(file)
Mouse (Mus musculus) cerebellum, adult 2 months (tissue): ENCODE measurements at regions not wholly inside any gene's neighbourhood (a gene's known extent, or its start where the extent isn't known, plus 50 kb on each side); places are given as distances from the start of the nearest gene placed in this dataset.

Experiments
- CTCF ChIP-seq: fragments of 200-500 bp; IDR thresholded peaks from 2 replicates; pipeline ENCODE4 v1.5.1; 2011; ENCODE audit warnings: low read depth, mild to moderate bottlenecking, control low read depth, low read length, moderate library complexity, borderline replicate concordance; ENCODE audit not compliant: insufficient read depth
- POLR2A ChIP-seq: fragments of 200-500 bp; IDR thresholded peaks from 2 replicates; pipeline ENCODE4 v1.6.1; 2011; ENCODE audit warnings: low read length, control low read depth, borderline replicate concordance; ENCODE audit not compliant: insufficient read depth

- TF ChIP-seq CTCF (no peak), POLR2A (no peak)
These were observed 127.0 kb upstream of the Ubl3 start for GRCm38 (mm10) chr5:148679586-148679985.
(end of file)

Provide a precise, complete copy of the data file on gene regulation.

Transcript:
Mouse (Mus musculus) cerebellum, adult 2 months (tissue): ENCODE measurements at regions not wholly inside any gene's neighbourhood (a gene's known extent, or its start where the extent isn't known, plus 50 kb on each side); places are given as distances from the start of the nearest gene placed in this dataset.

Experiments
- CTCF ChIP-seq: fragments of 200-500 bp; IDR thresholded peaks from 2 replicates; pipeline ENCODE4 v1.5.1; 2011; ENCODE audit warnings: low read depth, mild to moderate bottlenecking, control low read depth, low read length, moderate library complexity, borderline replicate concordance; ENCODE audit not compliant: insufficient read depth
- POLR2A ChIP-seq: fragments of 200-500 bp; IDR thresholded peaks from 2 replicates; pipeline ENCODE4 v1.6.1; 2011; ENCODE audit warnings: low read length, control low read depth, borderline replicate concordance; ENCODE audit not compliant: insufficient read depth

- TF ChIP-seq CTCF (no peak), POLR2A (no peak)
These were observed 127.0 kb upstream of the Ubl3 start for GRCm38 (mm10) chr5:148679586-148679985.